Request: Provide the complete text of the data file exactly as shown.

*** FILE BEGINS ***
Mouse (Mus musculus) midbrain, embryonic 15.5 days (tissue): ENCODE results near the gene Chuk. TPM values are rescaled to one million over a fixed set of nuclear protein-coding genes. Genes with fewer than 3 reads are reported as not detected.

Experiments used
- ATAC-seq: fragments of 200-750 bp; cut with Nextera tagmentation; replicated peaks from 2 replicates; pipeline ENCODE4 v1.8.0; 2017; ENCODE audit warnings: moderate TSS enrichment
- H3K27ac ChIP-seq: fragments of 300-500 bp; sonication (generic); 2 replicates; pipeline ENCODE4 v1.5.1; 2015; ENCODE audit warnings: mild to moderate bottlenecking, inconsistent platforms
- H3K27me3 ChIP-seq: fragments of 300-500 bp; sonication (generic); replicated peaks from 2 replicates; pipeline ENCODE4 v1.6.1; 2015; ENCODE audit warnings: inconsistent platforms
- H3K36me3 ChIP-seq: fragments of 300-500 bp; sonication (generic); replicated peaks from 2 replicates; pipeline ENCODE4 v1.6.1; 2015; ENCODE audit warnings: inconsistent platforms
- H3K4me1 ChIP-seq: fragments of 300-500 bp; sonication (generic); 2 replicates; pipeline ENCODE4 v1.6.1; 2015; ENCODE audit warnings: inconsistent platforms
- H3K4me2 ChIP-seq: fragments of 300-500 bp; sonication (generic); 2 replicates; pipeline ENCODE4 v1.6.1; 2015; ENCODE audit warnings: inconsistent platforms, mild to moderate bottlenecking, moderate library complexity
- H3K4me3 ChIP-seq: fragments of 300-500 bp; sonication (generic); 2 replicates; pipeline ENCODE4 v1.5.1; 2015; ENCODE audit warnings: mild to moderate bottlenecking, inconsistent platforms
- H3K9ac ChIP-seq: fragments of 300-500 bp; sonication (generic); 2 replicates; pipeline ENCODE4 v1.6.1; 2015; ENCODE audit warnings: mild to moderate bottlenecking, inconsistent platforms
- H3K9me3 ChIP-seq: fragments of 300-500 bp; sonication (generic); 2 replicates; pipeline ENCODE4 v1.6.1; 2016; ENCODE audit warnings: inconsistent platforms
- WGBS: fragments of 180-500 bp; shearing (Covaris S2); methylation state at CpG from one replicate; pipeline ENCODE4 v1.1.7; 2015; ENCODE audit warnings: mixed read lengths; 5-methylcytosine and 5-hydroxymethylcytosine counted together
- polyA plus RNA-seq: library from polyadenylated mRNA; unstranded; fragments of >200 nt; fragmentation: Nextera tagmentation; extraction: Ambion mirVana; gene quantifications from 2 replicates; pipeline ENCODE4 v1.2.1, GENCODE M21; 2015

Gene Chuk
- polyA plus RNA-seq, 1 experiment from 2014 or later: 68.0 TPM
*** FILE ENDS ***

Mouse (Mus musculus) midbrain, embryonic 15.5 days (tissue): ENCODE results near the gene Chuk. TPM values are rescaled to one million over a fixed set of nuclear protein-coding genes. Genes with fewer than 3 reads are reported as not detected.

Experiments used
- ATAC-seq: fragments of 200-750 bp; cut with Nextera tagmentation; replicated peaks from 2 replicates; pipeline ENCODE4 v1.8.0; 2017; ENCODE audit warnings: moderate TSS enrichment
- H3K27ac ChIP-seq: fragments of 300-500 bp; sonication (generic); 2 replicates; pipeline ENCODE4 v1.5.1; 2015; ENCODE audit warnings: mild to moderate bottlenecking, inconsistent platforms
- H3K27me3 ChIP-seq: fragments of 300-500 bp; sonication (generic); replicated peaks from 2 replicates; pipeline ENCODE4 v1.6.1; 2015; ENCODE audit warnings: inconsistent platforms
- H3K36me3 ChIP-seq: fragments of 300-500 bp; sonication (generic); replicated peaks from 2 replicates; pipeline ENCODE4 v1.6.1; 2015; ENCODE audit warnings: inconsistent platforms
- H3K4me1 ChIP-seq: fragments of 300-500 bp; sonication (generic); 2 replicates; pipeline ENCODE4 v1.6.1; 2015; ENCODE audit warnings: inconsistent platforms
- H3K4me2 ChIP-seq: fragments of 300-500 bp; sonication (generic); 2 replicates; pipeline ENCODE4 v1.6.1; 2015; ENCODE audit warnings: inconsistent platforms, mild to moderate bottlenecking, moderate library complexity
- H3K4me3 ChIP-seq: fragments of 300-500 bp; sonication (generic); 2 replicates; pipeline ENCODE4 v1.5.1; 2015; ENCODE audit warnings: mild to moderate bottlenecking, inconsistent platforms
- H3K9ac ChIP-seq: fragments of 300-500 bp; sonication (generic); 2 replicates; pipeline ENCODE4 v1.6.1; 2015; ENCODE audit warnings: mild to moderate bottlenecking, inconsistent platforms
- H3K9me3 ChIP-seq: fragments of 300-500 bp; sonication (generic); 2 replicates; pipeline ENCODE4 v1.6.1; 2016; ENCODE audit warnings: inconsistent platforms
- WGBS: fragments of 180-500 bp; shearing (Covaris S2); methylation state at CpG from one replicate; pipeline ENCODE4 v1.1.7; 2015; ENCODE audit warnings: mixed read lengths; 5-methylcytosine and 5-hydroxymethylcytosine counted together
- polyA plus RNA-seq: library from polyadenylated mRNA; unstranded; fragments of >200 nt; fragmentation: Nextera tagmentation; extraction: Ambion mirVana; gene quantifications from 2 replicates; pipeline ENCODE4 v1.2.1, GENCODE M21; 2015

Gene Chuk
- polyA plus RNA-seq, 1 experiment from 2014 or later: 68.0 TPM